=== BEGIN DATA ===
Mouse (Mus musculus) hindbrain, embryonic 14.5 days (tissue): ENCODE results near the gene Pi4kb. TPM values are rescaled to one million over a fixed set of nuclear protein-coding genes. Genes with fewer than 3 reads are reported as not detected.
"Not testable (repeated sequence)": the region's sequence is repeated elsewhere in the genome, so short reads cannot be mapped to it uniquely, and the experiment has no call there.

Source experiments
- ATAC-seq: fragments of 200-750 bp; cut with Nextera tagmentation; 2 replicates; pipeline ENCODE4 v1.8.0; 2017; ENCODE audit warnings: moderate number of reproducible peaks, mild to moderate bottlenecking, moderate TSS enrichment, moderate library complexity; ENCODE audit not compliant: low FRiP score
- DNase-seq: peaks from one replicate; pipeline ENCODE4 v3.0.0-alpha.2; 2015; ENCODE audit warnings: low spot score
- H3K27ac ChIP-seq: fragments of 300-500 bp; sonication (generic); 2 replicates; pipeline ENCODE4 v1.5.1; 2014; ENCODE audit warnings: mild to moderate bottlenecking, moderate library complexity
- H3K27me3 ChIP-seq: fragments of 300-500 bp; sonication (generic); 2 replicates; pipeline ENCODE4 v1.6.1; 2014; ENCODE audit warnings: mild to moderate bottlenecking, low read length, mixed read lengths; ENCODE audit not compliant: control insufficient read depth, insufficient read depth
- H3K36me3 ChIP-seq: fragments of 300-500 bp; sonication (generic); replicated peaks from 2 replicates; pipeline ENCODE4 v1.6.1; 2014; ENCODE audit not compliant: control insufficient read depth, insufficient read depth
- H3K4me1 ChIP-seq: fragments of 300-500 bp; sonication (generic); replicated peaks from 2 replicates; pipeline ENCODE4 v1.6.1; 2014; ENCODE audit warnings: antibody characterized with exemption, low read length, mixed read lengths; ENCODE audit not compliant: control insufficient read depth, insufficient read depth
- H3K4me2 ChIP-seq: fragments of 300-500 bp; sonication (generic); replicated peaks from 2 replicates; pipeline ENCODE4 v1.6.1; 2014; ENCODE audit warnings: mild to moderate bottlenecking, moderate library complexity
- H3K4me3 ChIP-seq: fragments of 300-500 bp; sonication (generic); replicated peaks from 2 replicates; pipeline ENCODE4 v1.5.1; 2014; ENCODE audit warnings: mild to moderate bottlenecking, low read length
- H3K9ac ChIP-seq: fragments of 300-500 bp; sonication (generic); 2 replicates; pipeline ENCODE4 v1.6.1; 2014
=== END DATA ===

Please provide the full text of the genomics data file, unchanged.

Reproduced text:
Mouse (Mus musculus) hindbrain, embryonic 14.5 days (tissue): ENCODE results near the gene Pi4kb. TPM values are rescaled to one million over a fixed set of nuclear protein-coding genes. Genes with fewer than 3 reads are reported as not detected.
"Not testable (repeated sequence)": the region's sequence is repeated elsewhere in the genome, so short reads cannot be mapped to it uniquely, and the experiment has no call there.

Source experiments
- ATAC-seq: fragments of 200-750 bp; cut with Nextera tagmentation; 2 replicates; pipeline ENCODE4 v1.8.0; 2017; ENCODE audit warnings: moderate number of reproducible peaks, mild to moderate bottlenecking, moderate TSS enrichment, moderate library complexity; ENCODE audit not compliant: low FRiP score
- DNase-seq: peaks from one replicate; pipeline ENCODE4 v3.0.0-alpha.2; 2015; ENCODE audit warnings: low spot score
- H3K27ac ChIP-seq: fragments of 300-500 bp; sonication (generic); 2 replicates; pipeline ENCODE4 v1.5.1; 2014; ENCODE audit warnings: mild to moderate bottlenecking, moderate library complexity
- H3K27me3 ChIP-seq: fragments of 300-500 bp; sonication (generic); 2 replicates; pipeline ENCODE4 v1.6.1; 2014; ENCODE audit warnings: mild to moderate bottlenecking, low read length, mixed read lengths; ENCODE audit not compliant: control insufficient read depth, insufficient read depth
- H3K36me3 ChIP-seq: fragments of 300-500 bp; sonication (generic); replicated peaks from 2 replicates; pipeline ENCODE4 v1.6.1; 2014; ENCODE audit not compliant: control insufficient read depth, insufficient read depth
- H3K4me1 ChIP-seq: fragments of 300-500 bp; sonication (generic); replicated peaks from 2 replicates; pipeline ENCODE4 v1.6.1; 2014; ENCODE audit warnings: antibody characterized with exemption, low read length, mixed read lengths; ENCODE audit not compliant: control insufficient read depth, insufficient read depth
- H3K4me2 ChIP-seq: fragments of 300-500 bp; sonication (generic); replicated peaks from 2 replicates; pipeline ENCODE4 v1.6.1; 2014; ENCODE audit warnings: mild to moderate bottlenecking, moderate library complexity
- H3K4me3 ChIP-seq: fragments of 300-500 bp; sonication (generic); replicated peaks from 2 replicates; pipeline ENCODE4 v1.5.1; 2014; ENCODE audit warnings: mild to moderate bottlenecking, low read length
- H3K9ac ChIP-seq: fragments of 300-500 bp; sonication (generic); 2 replicates; pipeline ENCODE4 v1.6.1; 2014